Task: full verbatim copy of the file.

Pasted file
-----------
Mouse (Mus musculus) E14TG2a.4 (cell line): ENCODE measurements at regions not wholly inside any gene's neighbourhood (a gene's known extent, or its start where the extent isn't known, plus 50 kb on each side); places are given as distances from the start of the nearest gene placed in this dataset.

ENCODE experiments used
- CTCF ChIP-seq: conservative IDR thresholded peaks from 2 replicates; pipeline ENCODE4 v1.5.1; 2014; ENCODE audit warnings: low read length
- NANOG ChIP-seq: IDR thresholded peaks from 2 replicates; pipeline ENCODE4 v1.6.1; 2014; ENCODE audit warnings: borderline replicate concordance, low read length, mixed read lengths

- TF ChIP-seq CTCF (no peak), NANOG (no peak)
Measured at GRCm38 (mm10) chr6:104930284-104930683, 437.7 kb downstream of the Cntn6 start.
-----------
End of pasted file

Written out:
Mouse (Mus musculus) E14TG2a.4 (cell line): ENCODE measurements at regions not wholly inside any gene's neighbourhood (a gene's known extent, or its start where the extent isn't known, plus 50 kb on each side); places are given as distances from the start of the nearest gene placed in this dataset.

ENCODE experiments used
- CTCF ChIP-seq: conservative IDR thresholded peaks from 2 replicates; pipeline ENCODE4 v1.5.1; 2014; ENCODE audit warnings: low read length
- NANOG ChIP-seq: IDR thresholded peaks from 2 replicates; pipeline ENCODE4 v1.6.1; 2014; ENCODE audit warnings: borderline replicate concordance, low read length, mixed read lengths

- TF ChIP-seq CTCF (no peak), NANOG (no peak)
Measured at GRCm38 (mm10) chr6:104930284-104930683, 437.7 kb downstream of the Cntn6 start.